Funny Caricature Effect
Have some fun transforming your partner into a bobblehead style caricature with this step-by-step tutorial for Adobe Photoshop. We’ll make use of Photoshop’s image manipulation techniques to exaggerate the features of a portrait photograph to give it a funny cartoon-like appearance. Since we’re using a photograph as the source, rather than illustrating the caricature by hand, it retains degree of realism and retains a strong resemblance to the subject.
Download the image below and make any necessary post-processing adjustments to correct the overall tone and colour balance
Here we go...
Exaggerating the subject’s proportions with an oversized head and eyes will be the first step to transform the subject from a life-like photograph to a comedic caricature. We’ll then use some processing techniques to enhance the skin, giving it a hyperrealistic appearance similar to a vinyl toy or 3D model.
To achieve the best results, you need a high resolution portrait photograph with sharp details. For the purpose of this tutorial, I’m using this stock image by Wayhome studio from Shutterstock. Ideally the subject will have short or tied up hair and will be set against a clean background to make the clipping process easier.
To make the head larger, first it needs clipping onto its own layer. Use the Pen tool to roughly draw an outline around the hair, then carefully trace around the chin.
Zoom in (Ctrl +) and use smooth bezier curves to make an accurate outline around the face, then right click and choose Make Selection with 0 feathering. Use the Ctrl+C and Ctrl+V shortcuts to copy/paste the head onto its own layer.
Double click the Background layer to convert it into a regular, unlocked layer.
Rather than scale the head layer up, which would reduce the quality of the image due to interpolation, instead, select the original layer and scale it down in size using the Ctrl+T shortcut.
Use the Crop tool to trim the document to size to remove the excess canvas.
If there’s an empty portion of canvas at the top, make a selection with the Marquee tool, then under the Edit > Fill menu, choose Content-Aware to fill in this space with a perfectly matching background.
Apply a layer mask to the head layer, then use a soft tipped brush to blend out the hard edge of the clipping by painting with black within the layer mask.
Enlarging the eyes is a similar process. Begin by making a rough selection around each eye in turn and copy/paste them onto a new layer. Don’t forget to click the layer thumbnail to reactivate the artwork, rather than the layer mask.
Rather than scale the eye layers up and reduce the image quality, select both the original image layer and the head clipping and use the Ctrl+T to scale them down together.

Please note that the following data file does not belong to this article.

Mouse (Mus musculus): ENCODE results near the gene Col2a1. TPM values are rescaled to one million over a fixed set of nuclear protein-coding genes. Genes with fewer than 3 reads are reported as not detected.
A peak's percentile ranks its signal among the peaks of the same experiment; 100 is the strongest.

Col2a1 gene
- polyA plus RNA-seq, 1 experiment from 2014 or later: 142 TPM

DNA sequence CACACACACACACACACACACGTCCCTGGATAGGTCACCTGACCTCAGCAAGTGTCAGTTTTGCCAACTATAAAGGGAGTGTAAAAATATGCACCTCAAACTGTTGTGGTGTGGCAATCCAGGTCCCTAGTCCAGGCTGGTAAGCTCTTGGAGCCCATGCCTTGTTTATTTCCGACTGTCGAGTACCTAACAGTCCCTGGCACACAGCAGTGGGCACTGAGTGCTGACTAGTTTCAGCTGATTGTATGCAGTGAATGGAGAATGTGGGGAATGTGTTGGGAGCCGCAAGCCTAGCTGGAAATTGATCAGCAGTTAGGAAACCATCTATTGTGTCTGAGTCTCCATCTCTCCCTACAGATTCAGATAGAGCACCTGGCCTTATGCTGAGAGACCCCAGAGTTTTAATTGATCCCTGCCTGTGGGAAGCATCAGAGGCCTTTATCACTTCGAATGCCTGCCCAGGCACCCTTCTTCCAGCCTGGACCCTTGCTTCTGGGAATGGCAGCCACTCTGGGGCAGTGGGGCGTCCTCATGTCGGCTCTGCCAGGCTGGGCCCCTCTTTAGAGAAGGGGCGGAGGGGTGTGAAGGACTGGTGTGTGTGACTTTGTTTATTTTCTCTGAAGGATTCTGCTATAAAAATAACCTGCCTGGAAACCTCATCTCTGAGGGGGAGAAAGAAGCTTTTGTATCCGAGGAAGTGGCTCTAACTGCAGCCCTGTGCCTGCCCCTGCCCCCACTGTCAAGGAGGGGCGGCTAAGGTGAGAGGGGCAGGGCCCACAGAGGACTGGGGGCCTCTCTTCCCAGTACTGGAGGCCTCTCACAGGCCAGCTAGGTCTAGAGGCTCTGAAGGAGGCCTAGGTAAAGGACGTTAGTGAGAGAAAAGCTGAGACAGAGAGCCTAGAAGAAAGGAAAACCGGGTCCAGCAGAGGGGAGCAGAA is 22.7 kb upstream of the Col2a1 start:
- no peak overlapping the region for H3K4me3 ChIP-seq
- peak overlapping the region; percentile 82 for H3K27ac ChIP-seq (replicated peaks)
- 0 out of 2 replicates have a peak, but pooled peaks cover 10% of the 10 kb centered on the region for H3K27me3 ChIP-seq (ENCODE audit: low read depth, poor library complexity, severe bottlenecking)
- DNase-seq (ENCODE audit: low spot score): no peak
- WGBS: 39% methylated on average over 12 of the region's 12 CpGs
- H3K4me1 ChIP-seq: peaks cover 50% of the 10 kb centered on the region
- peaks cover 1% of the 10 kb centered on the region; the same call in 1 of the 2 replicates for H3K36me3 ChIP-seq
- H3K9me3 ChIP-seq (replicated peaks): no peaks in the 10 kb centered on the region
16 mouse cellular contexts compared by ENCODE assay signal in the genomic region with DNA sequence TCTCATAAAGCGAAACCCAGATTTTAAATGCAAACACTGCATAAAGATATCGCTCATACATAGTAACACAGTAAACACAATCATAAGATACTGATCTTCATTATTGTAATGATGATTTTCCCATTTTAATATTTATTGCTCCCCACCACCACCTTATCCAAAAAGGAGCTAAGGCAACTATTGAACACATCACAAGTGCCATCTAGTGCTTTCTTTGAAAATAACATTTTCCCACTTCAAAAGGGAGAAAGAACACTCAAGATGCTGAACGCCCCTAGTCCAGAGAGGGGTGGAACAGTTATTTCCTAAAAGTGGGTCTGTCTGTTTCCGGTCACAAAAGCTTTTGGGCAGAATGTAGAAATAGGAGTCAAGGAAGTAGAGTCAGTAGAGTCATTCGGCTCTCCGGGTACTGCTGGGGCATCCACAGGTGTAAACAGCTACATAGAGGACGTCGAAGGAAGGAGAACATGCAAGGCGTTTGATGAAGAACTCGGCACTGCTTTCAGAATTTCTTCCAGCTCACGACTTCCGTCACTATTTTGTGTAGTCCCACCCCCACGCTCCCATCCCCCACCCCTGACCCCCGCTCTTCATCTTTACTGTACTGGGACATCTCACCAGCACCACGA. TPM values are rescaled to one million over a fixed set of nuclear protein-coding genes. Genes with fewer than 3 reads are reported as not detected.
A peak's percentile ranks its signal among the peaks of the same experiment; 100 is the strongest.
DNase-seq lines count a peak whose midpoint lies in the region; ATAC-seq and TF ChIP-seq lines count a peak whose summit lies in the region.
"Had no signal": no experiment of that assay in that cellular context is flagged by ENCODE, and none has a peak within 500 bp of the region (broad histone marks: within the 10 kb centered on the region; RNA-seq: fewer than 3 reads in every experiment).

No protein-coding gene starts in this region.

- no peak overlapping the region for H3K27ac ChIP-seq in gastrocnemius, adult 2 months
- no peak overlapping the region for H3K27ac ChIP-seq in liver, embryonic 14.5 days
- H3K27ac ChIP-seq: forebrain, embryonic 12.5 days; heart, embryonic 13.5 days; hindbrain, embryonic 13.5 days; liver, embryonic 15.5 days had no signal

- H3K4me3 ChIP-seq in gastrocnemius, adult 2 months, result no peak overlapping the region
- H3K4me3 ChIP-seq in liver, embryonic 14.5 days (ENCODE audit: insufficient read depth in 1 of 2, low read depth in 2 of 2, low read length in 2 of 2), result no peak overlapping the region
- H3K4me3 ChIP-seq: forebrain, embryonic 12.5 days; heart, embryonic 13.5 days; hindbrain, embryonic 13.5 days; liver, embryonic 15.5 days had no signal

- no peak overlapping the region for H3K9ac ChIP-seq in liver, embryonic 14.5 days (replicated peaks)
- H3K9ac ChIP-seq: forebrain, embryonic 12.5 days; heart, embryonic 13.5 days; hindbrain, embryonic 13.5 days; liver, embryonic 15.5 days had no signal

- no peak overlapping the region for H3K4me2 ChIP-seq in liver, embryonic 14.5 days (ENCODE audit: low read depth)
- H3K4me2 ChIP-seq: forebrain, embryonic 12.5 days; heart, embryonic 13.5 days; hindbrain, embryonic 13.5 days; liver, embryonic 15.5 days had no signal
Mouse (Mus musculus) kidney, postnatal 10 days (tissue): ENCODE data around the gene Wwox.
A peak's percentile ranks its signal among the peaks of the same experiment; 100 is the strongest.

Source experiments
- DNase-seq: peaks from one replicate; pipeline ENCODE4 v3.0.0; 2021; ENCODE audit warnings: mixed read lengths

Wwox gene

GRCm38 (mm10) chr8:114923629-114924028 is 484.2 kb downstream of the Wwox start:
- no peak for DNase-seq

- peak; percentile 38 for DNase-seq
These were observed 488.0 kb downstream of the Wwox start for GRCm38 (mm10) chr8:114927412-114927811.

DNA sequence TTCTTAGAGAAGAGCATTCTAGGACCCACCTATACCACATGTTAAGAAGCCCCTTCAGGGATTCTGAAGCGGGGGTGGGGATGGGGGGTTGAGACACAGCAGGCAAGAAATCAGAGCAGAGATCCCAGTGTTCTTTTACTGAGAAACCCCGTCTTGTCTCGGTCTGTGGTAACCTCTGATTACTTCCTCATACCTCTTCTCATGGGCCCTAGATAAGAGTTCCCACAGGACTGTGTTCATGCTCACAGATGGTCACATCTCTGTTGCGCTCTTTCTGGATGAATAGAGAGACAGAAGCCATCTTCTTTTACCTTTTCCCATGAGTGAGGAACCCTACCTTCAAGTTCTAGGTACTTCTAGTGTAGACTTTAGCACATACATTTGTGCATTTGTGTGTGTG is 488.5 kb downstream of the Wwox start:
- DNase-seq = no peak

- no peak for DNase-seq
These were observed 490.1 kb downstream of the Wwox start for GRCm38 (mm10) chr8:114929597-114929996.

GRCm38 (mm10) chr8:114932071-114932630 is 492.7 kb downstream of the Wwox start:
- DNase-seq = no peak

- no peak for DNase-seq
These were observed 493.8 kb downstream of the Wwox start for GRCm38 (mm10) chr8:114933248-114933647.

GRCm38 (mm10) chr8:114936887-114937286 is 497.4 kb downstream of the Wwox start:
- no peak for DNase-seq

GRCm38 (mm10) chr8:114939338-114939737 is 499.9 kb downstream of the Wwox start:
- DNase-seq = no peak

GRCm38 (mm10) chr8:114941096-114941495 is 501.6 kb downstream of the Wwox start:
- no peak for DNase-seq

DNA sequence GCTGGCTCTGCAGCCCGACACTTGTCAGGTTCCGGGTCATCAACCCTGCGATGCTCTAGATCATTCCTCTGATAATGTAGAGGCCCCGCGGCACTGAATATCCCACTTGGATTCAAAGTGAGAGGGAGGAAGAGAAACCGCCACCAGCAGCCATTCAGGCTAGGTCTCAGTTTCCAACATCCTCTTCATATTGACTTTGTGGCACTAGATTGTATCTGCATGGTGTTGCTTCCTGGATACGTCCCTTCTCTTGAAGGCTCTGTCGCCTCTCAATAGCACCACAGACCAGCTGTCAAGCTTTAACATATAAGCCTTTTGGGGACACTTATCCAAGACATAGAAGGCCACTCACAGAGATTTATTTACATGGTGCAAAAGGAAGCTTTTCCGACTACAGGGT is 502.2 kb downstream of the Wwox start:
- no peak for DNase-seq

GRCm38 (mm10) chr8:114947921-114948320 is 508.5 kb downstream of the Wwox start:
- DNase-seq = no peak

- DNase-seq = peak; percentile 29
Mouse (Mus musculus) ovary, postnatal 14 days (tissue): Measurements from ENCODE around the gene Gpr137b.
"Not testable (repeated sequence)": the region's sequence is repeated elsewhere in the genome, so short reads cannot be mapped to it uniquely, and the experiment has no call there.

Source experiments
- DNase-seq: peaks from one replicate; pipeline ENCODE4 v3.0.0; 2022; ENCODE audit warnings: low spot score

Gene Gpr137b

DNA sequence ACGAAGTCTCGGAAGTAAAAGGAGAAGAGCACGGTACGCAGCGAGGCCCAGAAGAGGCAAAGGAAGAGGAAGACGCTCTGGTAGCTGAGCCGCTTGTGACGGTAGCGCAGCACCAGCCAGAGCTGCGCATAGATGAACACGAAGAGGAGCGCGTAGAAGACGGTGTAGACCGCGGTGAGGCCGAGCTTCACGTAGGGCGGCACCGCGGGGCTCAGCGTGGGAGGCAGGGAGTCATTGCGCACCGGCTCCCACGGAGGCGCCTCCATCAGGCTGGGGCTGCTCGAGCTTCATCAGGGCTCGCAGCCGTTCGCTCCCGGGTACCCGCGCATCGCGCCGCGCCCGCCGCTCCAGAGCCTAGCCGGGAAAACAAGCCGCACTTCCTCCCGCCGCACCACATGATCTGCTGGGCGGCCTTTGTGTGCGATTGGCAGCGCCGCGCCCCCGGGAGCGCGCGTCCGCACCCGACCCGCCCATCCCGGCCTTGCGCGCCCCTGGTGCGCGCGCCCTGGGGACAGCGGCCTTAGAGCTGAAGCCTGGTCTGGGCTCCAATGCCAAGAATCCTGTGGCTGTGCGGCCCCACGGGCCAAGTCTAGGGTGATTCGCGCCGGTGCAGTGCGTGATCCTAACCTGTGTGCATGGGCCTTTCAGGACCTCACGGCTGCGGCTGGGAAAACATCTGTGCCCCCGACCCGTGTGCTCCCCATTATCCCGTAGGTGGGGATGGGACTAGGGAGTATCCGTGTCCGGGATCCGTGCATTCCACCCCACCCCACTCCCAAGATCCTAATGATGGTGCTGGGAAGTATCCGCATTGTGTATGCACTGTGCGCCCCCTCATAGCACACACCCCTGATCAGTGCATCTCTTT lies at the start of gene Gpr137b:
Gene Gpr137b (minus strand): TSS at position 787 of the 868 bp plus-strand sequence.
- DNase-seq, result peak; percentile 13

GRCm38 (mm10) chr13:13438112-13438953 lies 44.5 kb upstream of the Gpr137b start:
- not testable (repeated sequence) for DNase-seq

Use the Crop tool to trim the canvas to size and remove the excess pixels around the edge of the image.
Move each eye layer into the correct position, then apply a layer mask. Use a soft brush to erase the edges so the eye perfectly blends into the face with no hard edge.
Under the Layer menu, hold the ALT key and click Merge Visible to create a flattened copy of the artwork on a new layer.
Go to Filter > Liquify and select the Bloat tool. Make some subtle adjustments with a few short mouse clicks to enlarge the cheeks, nose, eyes and mouth to further distort the facial proportions.
Switch to the Forward Warp tool and manipulate the face to exaggerate the facial expression. For instance, move the eyebrows higher on a surprised face, or increase the smile on a happy face.
Apply the Liquify effect, then duplicate the layer with the Ctrl+J shortcut. Head to Filter > Other > High Pass and enter 2px.
Invert this high pass layer with the Ctrl+I shortcut, or the Image > Adjustments > Invert menu option.
Change the blending mode to Overlay to soften the image with a subtle blur. While this blurring helps smooth out the skin, we don’t want the effect being applied to the facial features.
Add a layer mask and use a soft brush to effectively erase the effect from the eyes, nose, mouth and hair, leaving the blurring applied to the rest of the image.
Select the merged and liquified layer again and make another duplicate. Add the High Pass filter again with the same 2px setting.
Change the blending mode of this High Pass layer to Overlay, without inverting it first, which will sharpen the image.
Add a layer mask, but this time use the ALT+Backspace shortcut to completely fill it with black, which will erase the whole effect. This time use a soft brush while painting with white to restore the sharpening on those key areas of eyes, nose, mouth and hair.
Create a new empty layer and drag it to the top of the layer stack. Go to Edit > Fill and choose 50% Gray. Change this layer’s blending mode to Overlay.
Select the Burn tool and configure the settings in the top toolbar to Shadows with an exposure of around 20%. Paint over the subject tracing all the darker areas.
Switch to the Dodge tool and target the Highlights, also with a 20% Exposure. Paint over all the bright portions of the subject. Scale the brush tip down to accurately trace the eyes and teeth to brighten them.
Reduce the opacity of the dodge and burn layer to tone down the high contrast effect until it looks more natural.
The final result is a fun caricature effect that transforms the subject with completely exaggerated proportions. Simply altering the size of the features produces the basic effect, then it is enhanced with some surface adjustments which helps give the artwork a hyperrealistic appearance.